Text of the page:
Text and graphics updated Aug. 6 to clarify category definitions, timeframe and methodology (see note at bottom)
Americans spend nearly a quarter of their time online on social networking sites and blogs, up from 15.8 percent just a year ago (43 percent increase) according to new research released today from The Nielsen Company. The research revealed that Americans spend a third their online time (36 percent) communicating and networking across social networks, blogs, personal email and instant messaging.
|Top 10 Sectors by Share of U.S. Internet Time|
|RANK||Category|| Share of Time|
| Share of Time|
| % Change in|
Share of Time
|Source:Nielsen NetView - June 2009-June 2010|
*Other refers to 74 remaining online categories visited from PC/laptops
**NetView's Videos/Movies category refers to time spent on video-specific (e.g., YouTube, Bing Videos, Hulu) and movie-related websites (e.g., IMDB, MSN Movies and Netflix) only. It is not a measure of video streaming or inclusive of video streaming on non-video-specific or movie-specific websites (e.g., streamed video on sports or news sites).
“Despite the almost unlimited nature of what you can do on the web, 40 percent of U.S. online time is spent on just three activities – social networking, playing games and emailing leaving a whole lot of other sectors fighting for a declining share of the online pie,” said Nielsen analyst Dave Martin.
Additional findings include:
Email Remains Top on Mobile Internet Activities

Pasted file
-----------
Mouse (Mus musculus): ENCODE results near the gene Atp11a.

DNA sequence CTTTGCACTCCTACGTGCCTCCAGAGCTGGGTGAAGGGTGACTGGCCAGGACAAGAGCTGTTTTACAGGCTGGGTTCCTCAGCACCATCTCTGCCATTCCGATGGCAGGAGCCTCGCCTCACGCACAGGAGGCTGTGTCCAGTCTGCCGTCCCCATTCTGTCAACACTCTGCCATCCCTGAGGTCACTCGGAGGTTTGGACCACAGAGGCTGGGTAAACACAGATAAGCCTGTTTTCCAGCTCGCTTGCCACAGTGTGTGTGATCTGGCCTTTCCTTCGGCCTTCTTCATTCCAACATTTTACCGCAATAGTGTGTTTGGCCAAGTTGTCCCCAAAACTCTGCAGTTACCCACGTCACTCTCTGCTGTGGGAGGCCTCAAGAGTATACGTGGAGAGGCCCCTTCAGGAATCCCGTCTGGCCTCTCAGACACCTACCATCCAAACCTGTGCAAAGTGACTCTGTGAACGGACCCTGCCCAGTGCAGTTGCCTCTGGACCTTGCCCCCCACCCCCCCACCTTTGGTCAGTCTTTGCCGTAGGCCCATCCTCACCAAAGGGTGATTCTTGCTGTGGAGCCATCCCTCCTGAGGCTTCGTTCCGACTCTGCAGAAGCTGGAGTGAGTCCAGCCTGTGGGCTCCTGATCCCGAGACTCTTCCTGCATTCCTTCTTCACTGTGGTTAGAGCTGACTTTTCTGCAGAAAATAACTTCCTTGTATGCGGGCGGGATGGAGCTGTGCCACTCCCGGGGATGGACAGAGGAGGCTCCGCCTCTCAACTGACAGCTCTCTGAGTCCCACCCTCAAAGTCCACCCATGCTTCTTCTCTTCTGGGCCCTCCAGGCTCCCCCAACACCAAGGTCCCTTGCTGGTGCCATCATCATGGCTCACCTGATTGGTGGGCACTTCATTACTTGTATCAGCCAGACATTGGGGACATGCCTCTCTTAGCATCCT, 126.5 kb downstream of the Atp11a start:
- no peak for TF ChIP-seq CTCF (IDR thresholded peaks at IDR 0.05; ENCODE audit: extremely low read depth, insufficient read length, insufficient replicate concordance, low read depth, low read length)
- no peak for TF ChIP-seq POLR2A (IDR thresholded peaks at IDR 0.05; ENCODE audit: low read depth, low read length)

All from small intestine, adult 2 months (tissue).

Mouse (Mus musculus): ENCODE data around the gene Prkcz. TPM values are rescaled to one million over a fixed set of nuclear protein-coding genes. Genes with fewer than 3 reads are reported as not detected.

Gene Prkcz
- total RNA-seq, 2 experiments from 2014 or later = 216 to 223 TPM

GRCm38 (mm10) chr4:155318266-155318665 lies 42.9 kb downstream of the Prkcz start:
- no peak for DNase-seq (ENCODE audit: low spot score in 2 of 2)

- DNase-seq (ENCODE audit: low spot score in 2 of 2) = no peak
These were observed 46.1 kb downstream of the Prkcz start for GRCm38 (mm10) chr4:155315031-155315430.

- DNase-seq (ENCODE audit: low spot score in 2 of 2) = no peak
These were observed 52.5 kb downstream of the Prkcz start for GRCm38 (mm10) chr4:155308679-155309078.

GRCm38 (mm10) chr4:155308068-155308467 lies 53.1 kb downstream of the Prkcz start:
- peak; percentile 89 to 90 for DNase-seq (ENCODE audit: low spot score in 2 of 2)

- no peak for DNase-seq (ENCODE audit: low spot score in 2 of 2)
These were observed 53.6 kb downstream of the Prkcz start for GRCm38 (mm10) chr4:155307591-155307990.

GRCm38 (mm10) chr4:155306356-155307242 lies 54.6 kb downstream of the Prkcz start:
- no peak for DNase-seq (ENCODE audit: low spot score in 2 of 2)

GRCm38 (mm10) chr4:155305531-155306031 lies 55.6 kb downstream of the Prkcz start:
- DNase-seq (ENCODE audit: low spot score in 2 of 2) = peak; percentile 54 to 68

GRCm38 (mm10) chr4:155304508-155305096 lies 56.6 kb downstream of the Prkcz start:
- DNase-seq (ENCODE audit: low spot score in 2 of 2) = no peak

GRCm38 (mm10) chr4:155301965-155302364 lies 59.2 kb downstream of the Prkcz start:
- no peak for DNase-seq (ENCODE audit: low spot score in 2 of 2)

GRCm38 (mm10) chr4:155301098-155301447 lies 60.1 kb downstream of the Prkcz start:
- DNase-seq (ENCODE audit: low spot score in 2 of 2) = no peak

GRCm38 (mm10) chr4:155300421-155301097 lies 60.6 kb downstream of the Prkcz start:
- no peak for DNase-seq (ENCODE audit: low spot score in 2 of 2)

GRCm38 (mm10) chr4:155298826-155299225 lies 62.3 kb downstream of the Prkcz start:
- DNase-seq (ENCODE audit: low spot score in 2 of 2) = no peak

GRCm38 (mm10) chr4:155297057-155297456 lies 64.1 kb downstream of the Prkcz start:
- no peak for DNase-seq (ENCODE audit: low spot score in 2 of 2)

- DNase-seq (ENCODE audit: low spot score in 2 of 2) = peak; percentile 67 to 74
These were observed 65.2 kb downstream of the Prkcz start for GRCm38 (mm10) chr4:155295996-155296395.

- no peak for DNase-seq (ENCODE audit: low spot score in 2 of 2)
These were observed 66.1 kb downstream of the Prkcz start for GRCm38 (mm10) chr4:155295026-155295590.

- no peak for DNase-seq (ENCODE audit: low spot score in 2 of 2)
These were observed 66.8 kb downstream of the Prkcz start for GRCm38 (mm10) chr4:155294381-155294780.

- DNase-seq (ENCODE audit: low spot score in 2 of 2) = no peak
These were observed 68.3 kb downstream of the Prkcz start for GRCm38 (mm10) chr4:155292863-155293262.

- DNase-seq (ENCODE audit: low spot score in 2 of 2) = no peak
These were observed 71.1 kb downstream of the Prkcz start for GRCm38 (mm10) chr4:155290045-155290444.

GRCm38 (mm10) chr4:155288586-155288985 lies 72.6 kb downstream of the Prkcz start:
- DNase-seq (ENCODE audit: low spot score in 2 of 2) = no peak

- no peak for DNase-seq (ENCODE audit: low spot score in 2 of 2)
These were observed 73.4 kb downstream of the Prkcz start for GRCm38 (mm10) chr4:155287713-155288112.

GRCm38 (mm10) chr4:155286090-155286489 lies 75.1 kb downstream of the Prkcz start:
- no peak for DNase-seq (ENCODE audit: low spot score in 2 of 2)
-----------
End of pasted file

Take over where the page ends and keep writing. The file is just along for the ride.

The way U.S. consumers spend their Internet time on their mobile phones paints a slightly different picture to that of Internet use from computers. In a Nielsen survey of mobile web users, there is a double-digit (28 percent) rise in the prevalence of social networking behavior, but the dominance of email activity on mobile devices continue with an increase from 37.4 percent to 41.6 percent of U.S. mobile Internet time.
Portals remain as the second heaviest activity on mobile Internet (11.6 percent share of time), despite their double digit decline and social networking’s rise to account for 10.5 percent share means the gap is much smaller than a year ago (14.3 percent vs. 8.3 percent).
Other mobile Internet activities seeing significant growth include music and video/movies, both seeing 20 percent plus increases in share of activity year over year. As these destinations gain share, it’s at the cost of other content consumption - both news/current events and sports destinations saw more than a 20 percent drop in share of U.S. mobile Internet time.
“Although we see similar characteristics amongst PC and mobile internet use, the way their activity is allocated is still pretty contrasting, added Martin. While convergence will continue, the unique characteristics of computers and mobiles, both in their features and when and where they are used mean that mobile Internet behavior mirroring its PC counterpart is still some way off.”
NOTE: This piece of research looked at the share of all U.S. Internet time each of the 84 “standard” NetView subcategories/sectors holds. Only the top 10 sectors were actually called out, the remaining 74 were grouped into “other” and not called out.
The Mobile Internet data is derived from a survey which tracks self-reported mobile internet usage from over 5,000 respondents each month. Mobile internet universe is defined as people that they have used the mobile internet, email or instant messaging on their mobile phone in the past 30 days. The Mobile internet data is weighted back to benchmarks for age, gender, income, race/ethnicity and operator share collected in Mobile Insights.